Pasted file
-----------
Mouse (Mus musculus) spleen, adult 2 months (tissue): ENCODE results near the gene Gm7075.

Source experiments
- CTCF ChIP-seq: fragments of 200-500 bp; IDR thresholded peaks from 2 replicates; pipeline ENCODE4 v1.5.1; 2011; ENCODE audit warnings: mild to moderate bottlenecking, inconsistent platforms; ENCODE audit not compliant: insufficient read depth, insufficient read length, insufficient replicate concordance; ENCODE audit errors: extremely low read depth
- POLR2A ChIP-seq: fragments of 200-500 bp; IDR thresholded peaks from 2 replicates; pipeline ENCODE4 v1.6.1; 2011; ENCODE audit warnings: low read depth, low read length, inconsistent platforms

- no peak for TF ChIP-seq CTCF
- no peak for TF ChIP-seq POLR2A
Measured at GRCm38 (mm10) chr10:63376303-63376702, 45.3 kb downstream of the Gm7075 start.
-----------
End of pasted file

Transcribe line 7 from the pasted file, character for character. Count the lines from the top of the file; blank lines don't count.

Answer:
Measured at GRCm38 (mm10) chr10:63376303-63376702, 45.3 kb downstream of the Gm7075 start.